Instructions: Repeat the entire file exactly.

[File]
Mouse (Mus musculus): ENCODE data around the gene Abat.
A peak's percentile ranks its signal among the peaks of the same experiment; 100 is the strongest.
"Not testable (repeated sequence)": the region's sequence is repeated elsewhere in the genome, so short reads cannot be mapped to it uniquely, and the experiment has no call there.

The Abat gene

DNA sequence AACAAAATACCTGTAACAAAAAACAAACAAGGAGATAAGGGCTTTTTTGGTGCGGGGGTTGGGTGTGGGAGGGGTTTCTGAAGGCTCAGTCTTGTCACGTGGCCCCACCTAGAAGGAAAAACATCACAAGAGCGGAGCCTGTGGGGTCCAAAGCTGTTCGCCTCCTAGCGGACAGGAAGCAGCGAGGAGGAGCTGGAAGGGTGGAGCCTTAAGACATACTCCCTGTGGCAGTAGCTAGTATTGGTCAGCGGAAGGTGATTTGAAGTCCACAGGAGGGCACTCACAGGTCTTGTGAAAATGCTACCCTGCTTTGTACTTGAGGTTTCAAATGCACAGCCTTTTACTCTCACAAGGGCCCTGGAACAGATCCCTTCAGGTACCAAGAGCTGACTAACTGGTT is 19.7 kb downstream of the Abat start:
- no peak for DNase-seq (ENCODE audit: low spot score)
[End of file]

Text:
Mouse (Mus musculus): ENCODE data around the gene Abat.
A peak's percentile ranks its signal among the peaks of the same experiment; 100 is the strongest.
"Not testable (repeated sequence)": the region's sequence is repeated elsewhere in the genome, so short reads cannot be mapped to it uniquely, and the experiment has no call there.

The Abat gene

DNA sequence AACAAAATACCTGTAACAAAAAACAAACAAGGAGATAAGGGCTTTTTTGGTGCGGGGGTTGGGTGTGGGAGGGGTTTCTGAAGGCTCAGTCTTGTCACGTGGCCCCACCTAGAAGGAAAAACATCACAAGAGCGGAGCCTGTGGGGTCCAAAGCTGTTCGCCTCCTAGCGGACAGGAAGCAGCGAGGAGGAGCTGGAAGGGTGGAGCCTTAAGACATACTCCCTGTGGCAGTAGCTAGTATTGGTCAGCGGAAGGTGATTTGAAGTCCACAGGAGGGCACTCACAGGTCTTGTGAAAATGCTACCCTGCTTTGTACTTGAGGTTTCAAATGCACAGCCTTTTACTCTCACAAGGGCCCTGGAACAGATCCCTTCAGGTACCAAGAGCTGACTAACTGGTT is 19.7 kb downstream of the Abat start:
- no peak for DNase-seq (ENCODE audit: low spot score)